Exactly, D4346 is the code for “scaling in presence of generalized moderate or severe gingival inflammation – full mouth, after oral evaluation” according to the American Dental Association. At this point you haven’t experienced any bone loss, so that’s great.
 
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aveytare

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Exactly, D4346 is the code for “scaling in presence of generalized moderate or severe gingival inflammation – full mouth, after oral evaluation” according to the American Dental Association. At this point you haven’t experienced any bone loss, so that’s great.
The hygienist said there was a "little bone loss", but said she thinks we can get the gum lines back to normal with the cleaning and after care. The idea of that worries me.

I'd say I'm more worried that one of my teeth may be infected. And when they go to numb it it won't work. Would I know if there was an infection? No pain. Only sensitive when drinking cold things in certain spots.
 
Gordon

Gordon

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Regards to the upper second molars, it might well be worth removing them and waiting to see if the wisdom teeth erupt into the new space.
It's a bit of a myth that acute infections stop local anaesthetic from working. 99% of the time they don't.
Signs of infection are pain/swelling and mobility of the affected teeth. You'd know if you had any :)
 
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aveytare

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Thank you so much everyone. I will report back tomorrow after the two cavities.

I'm going to try to get my x-rays/bite wing. Gordon if you could take a look at those I would really appreciate it.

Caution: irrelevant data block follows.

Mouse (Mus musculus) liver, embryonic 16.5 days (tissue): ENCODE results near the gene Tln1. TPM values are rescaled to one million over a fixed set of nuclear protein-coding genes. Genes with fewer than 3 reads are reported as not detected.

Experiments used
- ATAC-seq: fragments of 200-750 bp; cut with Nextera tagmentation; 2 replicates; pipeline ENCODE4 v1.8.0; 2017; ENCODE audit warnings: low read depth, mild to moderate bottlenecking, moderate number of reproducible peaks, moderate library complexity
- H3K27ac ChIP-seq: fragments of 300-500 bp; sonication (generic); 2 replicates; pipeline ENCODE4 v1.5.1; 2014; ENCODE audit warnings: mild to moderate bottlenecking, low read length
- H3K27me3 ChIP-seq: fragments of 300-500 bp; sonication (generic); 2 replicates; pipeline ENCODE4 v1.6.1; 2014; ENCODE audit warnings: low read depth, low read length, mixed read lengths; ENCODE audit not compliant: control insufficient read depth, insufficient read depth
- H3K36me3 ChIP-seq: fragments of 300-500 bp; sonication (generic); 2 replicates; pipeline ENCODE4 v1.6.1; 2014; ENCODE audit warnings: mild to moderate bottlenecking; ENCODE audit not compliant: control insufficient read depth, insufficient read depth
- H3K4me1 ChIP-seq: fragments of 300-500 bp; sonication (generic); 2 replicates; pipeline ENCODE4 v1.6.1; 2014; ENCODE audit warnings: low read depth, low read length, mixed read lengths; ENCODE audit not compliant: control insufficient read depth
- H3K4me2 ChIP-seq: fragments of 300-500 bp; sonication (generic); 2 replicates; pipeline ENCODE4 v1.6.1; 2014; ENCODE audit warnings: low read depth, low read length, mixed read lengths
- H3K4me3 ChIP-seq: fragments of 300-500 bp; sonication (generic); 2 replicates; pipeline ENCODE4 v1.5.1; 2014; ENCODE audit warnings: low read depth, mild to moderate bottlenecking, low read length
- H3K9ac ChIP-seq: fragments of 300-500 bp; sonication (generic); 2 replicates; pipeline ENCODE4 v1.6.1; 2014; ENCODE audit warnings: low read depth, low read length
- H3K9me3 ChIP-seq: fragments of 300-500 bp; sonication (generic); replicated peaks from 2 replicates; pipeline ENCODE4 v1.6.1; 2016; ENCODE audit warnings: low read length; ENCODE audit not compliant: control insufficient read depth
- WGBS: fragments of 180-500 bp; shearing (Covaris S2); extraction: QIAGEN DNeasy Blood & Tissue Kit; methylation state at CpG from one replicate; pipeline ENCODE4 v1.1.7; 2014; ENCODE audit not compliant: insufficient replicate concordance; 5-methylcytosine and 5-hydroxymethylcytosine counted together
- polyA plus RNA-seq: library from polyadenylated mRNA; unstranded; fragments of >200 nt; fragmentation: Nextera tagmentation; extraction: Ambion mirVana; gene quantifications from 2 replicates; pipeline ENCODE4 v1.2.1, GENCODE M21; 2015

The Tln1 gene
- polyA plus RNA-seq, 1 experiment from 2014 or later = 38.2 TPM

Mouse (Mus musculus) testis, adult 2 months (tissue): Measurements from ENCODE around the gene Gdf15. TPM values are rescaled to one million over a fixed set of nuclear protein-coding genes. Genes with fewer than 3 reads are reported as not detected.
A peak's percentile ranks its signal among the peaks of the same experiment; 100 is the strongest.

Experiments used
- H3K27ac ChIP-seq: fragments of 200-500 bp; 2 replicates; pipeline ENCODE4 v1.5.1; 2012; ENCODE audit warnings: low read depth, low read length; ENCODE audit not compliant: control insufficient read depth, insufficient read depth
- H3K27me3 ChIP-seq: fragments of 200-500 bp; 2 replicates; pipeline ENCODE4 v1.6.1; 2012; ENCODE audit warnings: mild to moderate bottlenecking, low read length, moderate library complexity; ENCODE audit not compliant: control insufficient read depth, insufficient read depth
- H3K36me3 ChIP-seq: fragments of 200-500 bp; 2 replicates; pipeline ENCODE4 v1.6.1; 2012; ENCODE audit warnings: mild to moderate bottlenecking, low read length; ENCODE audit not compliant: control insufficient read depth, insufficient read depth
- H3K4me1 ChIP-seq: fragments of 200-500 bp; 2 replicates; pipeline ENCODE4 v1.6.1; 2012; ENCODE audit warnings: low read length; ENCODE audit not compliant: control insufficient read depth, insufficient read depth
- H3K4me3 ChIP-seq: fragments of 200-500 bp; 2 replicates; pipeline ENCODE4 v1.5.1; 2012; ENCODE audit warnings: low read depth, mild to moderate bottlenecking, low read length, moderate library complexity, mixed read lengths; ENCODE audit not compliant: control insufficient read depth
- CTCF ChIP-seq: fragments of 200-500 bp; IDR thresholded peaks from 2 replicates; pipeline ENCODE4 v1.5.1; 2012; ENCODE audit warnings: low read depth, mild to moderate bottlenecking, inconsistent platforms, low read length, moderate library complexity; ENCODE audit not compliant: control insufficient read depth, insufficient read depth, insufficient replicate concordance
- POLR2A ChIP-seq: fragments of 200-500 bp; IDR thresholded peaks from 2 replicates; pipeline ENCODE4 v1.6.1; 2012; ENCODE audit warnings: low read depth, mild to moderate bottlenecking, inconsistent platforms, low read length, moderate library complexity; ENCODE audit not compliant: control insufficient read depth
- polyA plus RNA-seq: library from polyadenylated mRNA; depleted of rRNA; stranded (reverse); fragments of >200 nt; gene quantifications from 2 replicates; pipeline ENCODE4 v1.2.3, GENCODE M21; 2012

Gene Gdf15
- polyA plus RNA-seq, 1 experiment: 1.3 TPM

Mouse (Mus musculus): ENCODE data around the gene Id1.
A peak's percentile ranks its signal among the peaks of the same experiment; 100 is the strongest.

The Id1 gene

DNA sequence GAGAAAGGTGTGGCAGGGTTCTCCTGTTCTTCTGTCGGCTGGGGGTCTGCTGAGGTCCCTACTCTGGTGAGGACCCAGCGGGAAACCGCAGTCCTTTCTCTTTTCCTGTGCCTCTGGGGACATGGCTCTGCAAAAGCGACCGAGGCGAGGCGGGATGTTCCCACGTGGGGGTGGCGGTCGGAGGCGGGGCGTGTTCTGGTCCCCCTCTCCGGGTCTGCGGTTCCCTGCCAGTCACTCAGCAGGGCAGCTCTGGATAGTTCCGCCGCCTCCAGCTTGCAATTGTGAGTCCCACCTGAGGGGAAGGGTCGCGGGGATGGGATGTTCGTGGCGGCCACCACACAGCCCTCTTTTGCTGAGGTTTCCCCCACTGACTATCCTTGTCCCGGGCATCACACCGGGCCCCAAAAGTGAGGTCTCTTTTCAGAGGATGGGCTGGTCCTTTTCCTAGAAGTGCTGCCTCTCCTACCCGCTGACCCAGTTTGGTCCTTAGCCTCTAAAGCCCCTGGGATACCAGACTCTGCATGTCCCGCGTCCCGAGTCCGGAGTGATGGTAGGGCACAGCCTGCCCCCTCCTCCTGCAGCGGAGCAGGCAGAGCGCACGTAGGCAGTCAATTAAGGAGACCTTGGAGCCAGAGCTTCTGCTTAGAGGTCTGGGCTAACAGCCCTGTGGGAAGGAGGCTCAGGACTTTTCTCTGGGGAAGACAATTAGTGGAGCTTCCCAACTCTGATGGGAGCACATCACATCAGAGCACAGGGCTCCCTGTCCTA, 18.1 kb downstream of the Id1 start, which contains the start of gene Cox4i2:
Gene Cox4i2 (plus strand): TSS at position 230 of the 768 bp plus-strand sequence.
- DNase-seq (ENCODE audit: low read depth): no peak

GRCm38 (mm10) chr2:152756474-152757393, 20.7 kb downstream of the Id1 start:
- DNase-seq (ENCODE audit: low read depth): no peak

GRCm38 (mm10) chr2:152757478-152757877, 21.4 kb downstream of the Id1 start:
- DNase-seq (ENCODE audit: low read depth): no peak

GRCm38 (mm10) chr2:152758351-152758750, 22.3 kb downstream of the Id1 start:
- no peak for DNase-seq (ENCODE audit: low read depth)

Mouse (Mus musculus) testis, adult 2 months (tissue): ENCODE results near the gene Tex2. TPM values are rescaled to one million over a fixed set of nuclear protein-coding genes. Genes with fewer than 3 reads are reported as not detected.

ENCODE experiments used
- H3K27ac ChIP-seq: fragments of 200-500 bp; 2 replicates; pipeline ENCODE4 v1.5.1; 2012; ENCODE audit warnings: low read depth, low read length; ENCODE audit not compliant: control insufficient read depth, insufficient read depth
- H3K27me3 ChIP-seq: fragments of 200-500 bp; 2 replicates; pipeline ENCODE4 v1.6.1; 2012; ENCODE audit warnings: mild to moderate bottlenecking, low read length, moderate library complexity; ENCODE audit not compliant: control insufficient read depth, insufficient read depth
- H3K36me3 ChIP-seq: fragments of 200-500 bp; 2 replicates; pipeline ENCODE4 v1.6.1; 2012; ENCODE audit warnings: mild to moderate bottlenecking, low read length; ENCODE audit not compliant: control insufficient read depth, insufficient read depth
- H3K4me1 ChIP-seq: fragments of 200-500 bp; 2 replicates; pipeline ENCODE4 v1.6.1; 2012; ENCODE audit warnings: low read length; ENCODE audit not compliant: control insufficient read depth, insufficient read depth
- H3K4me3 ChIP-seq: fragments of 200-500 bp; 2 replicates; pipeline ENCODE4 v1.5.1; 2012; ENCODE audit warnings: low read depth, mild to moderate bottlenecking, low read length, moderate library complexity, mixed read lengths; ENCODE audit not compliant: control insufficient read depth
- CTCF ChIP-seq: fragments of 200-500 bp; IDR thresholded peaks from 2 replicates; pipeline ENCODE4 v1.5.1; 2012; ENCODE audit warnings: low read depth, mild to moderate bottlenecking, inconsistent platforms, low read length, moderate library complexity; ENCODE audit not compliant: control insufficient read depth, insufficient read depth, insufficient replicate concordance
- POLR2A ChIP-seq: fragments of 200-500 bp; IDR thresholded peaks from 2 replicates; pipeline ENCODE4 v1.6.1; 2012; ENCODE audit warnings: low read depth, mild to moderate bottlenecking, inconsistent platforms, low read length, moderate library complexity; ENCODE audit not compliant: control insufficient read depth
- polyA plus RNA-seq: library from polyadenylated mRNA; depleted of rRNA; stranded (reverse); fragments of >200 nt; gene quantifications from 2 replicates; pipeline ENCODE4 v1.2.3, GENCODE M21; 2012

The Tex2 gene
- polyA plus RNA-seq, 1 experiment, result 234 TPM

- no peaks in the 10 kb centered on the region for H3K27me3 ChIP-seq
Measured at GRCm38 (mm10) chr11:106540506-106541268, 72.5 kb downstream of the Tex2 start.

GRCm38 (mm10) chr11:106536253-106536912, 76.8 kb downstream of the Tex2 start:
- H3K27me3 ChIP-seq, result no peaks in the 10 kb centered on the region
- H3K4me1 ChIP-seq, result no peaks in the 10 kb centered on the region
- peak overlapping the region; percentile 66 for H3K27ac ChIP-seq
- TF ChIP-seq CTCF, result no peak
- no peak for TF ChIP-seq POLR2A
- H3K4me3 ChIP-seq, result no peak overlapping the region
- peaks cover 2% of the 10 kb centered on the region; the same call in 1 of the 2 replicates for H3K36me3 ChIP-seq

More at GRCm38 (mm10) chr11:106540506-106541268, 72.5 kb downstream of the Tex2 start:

Gordon

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aveytare

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Well I'm back. I didn't really feel the Valium but they also had nitrous waiting for me though I never asked. Honestly not sure if I felt that too much either. Shots weren't a huge pain. There were moments where the drilling was quite awfully uncomfortable. I just grabbed the chair tight.

The one he wasn't sure about a root canal on he now says it's a 50/50. He seemed optimistic but I don't know if I like those odds. The other one he said the cavity sort of wraps around? Therefore he suggested a crown. He said the 'build-up' could last me a year. Not sure what to think about that.
 
Gordon

Gordon

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Thanks for the update.
It's really difficult to give odds on whether a tooth will need RCT or not. They are very unpredictable. 50/50 is just sensibly hedging his bets :)
 
A

aveytare

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So is was really difficult to floss near that tooth. I was trying and noticed this afterwards. Any idea what it is? Non-food substance. Almost rubbery.
 

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Gordon

Gordon

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Looks like my wife's cheese sauce :)
Was rubber dam used, we sometimes use sort of elastic band things squeezed between the teeth to hold the dam on. Looks like the right colour.